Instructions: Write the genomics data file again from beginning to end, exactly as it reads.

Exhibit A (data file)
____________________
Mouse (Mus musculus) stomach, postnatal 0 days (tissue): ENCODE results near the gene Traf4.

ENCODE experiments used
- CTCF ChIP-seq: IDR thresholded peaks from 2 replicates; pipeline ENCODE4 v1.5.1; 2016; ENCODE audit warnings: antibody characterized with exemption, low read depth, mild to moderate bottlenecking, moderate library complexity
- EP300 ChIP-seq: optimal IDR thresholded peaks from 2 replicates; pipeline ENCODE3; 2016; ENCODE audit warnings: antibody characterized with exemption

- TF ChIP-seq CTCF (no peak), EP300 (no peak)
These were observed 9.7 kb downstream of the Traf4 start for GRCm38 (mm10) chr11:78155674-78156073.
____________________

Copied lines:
Mouse (Mus musculus) stomach, postnatal 0 days (tissue): ENCODE results near the gene Traf4.

ENCODE experiments used
- CTCF ChIP-seq: IDR thresholded peaks from 2 replicates; pipeline ENCODE4 v1.5.1; 2016; ENCODE audit warnings: antibody characterized with exemption, low read depth, mild to moderate bottlenecking, moderate library complexity
- EP300 ChIP-seq: optimal IDR thresholded peaks from 2 replicates; pipeline ENCODE3; 2016; ENCODE audit warnings: antibody characterized with exemption

- TF ChIP-seq CTCF (no peak), EP300 (no peak)
These were observed 9.7 kb downstream of the Traf4 start for GRCm38 (mm10) chr11:78155674-78156073.